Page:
• Mousseux (French): Sparkling.
  • Pétillant (French): Slightly sparkling.
  • Récolte (French): Crop or vintage.
  • Rouge (French): Red.
  • Sec (French): Dry.
  • Sommelier (French): A wine waiter.
  • Terroir (French): At its simplest, the word means “soils”, but winemakers use it to refer to the differing types of soil, climate, drainage and position of a vineyard.
  • Varietal: a wine named after the grape from which it is made.
  • Vendange (French): The harvest or vintage.
  • Vendage Tardive (French): late harvest.
  • Vigneron (French): Vine grower.
  • Vin de pays (French): country wine of a level higher than table wine.
  • Vin de table (French): Table wine. Not the highest quality wine.
  • Vin doux naturel (French): A fortified sweet wine.
  • Vin ordinaire (French): Basic wine not subject to any regulations.
  • Vinification: The process of making wine.
  • Viticulture: The cultivation of grapes.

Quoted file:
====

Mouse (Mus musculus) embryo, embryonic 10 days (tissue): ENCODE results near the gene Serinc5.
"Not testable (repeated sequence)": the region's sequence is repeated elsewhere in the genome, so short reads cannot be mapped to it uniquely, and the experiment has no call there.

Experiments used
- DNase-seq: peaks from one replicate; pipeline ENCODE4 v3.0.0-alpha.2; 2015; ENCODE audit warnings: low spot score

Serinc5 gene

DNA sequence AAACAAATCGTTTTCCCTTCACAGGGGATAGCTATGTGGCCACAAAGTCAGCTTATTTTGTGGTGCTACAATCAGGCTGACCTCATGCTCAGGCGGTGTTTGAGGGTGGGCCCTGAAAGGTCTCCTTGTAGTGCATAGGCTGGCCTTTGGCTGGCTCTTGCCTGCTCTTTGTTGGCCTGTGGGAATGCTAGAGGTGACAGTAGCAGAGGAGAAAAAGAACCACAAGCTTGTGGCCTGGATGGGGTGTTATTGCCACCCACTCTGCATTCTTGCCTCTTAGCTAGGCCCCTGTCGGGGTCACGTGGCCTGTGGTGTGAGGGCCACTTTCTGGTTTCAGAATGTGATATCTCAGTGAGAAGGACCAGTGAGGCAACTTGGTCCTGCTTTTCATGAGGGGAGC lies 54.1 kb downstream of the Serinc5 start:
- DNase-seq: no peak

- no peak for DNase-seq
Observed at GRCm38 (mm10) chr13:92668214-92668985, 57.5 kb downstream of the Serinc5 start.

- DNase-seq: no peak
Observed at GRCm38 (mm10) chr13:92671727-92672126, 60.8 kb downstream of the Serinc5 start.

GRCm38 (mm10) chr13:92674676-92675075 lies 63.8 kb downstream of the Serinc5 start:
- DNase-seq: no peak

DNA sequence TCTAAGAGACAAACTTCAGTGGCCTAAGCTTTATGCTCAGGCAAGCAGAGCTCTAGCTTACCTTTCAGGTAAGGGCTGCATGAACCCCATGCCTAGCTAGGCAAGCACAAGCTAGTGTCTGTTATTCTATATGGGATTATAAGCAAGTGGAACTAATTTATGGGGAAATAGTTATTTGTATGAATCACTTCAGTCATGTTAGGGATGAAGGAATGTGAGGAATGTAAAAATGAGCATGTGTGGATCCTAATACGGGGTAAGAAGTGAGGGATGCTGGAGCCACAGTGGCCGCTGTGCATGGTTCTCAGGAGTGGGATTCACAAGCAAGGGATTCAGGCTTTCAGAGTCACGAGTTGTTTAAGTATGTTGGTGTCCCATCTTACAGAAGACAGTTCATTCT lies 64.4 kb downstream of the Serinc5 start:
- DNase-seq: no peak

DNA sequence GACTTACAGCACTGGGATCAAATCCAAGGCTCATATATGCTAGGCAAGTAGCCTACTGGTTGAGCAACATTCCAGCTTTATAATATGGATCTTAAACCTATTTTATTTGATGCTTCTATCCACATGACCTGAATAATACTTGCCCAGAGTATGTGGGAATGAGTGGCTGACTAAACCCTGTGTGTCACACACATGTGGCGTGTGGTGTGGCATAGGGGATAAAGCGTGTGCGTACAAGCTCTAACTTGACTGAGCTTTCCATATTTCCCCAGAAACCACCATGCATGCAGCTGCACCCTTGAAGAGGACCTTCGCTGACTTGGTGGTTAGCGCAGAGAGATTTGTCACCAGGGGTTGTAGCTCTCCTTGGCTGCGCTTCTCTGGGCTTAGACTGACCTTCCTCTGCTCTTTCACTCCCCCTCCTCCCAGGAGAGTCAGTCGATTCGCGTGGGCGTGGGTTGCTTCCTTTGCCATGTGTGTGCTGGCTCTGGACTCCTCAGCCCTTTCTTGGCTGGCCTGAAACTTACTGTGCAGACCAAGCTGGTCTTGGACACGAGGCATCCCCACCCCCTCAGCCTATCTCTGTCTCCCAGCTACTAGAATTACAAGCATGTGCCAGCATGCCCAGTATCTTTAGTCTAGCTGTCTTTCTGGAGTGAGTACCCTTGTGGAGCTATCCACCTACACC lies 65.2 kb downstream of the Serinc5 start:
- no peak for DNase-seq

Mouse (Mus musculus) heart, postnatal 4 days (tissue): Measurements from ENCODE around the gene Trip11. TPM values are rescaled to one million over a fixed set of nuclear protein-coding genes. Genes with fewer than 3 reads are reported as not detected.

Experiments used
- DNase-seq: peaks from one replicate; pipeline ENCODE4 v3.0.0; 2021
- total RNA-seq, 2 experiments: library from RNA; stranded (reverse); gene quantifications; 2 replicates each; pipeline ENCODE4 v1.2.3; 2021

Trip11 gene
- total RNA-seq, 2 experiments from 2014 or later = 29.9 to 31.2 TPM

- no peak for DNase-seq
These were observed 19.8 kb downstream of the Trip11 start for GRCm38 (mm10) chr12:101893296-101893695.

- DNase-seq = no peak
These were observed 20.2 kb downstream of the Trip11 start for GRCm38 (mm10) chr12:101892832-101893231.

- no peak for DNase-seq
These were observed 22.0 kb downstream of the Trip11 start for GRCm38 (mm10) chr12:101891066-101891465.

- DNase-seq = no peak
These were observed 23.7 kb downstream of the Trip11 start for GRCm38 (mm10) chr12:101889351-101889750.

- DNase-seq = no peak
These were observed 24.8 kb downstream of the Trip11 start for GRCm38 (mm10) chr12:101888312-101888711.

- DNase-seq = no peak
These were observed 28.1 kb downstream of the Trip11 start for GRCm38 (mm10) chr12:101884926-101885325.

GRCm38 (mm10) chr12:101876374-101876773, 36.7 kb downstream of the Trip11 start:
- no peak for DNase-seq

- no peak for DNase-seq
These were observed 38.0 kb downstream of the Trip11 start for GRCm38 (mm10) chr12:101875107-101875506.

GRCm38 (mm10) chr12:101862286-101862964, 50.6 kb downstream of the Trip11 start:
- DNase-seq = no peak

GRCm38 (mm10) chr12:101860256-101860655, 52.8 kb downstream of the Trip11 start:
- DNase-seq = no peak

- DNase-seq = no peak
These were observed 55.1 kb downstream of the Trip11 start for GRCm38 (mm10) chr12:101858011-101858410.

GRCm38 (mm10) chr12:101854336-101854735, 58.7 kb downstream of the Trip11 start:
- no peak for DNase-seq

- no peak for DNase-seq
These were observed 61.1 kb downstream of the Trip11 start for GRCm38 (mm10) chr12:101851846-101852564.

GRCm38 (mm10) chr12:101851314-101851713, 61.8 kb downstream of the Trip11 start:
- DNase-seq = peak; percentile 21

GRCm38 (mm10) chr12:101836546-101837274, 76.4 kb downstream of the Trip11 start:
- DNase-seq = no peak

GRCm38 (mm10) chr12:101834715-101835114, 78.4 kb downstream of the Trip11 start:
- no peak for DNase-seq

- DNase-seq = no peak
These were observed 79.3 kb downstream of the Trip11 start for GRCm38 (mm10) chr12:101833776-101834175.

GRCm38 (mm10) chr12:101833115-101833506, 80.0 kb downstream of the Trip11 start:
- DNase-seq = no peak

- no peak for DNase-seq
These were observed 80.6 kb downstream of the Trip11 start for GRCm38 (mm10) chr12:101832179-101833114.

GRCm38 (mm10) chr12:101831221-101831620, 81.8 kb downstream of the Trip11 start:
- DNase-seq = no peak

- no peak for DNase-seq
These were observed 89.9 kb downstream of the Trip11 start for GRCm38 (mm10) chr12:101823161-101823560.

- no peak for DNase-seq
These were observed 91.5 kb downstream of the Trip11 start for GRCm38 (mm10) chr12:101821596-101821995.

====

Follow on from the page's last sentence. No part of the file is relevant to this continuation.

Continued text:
Sizes of Champagne Bottles

Sizes of Champagne bottles:

Split    187 ml.
H-bottle    .375 ml.
Bottle    750 ml.
Magnum    2 bottles
Jeroboam    4 bottles
Rehoboam    5 bottles
Methuselah    7 bottles
Salmanazar    10 bottles
Balthazar    13 bottles
Nebuchadnezzar     16 bottles

Reference Map of French Wines

Use the map below to understand where French wines are cultivated throughout the country.

South of a line running roughly from Wissembourg,- in northern Alsace to Nantes at the southern edge of Brittany, there is scarcely a department in France where vines are not cultivated. Alsace, Champagne, the Tours and Bordeaux regions, Burgundy, the Rhône valley, Languedoc, Provence… one is spoilt for choice over which wine trails to follow.

The roads that wind through the vineyards which give the countryside its special charm are bordered by signs offering wine for sale and free sampling of the producers’ wares. Why not take up the invitation? Changing your wine-shopping habits like this, you will be buying a few bottles of good wine that you know something about. You’ll have the pleasure of talking to the grower, who will be delighted to show you around and offer you a taste of his wine. And when you get back from your holidays or your weekend, you’ll enjoy opening, in the company of friends or family, a bottle that you have sought out yourself and are proud to have unearthed.
So let’s go! En route!

Categorized as Wine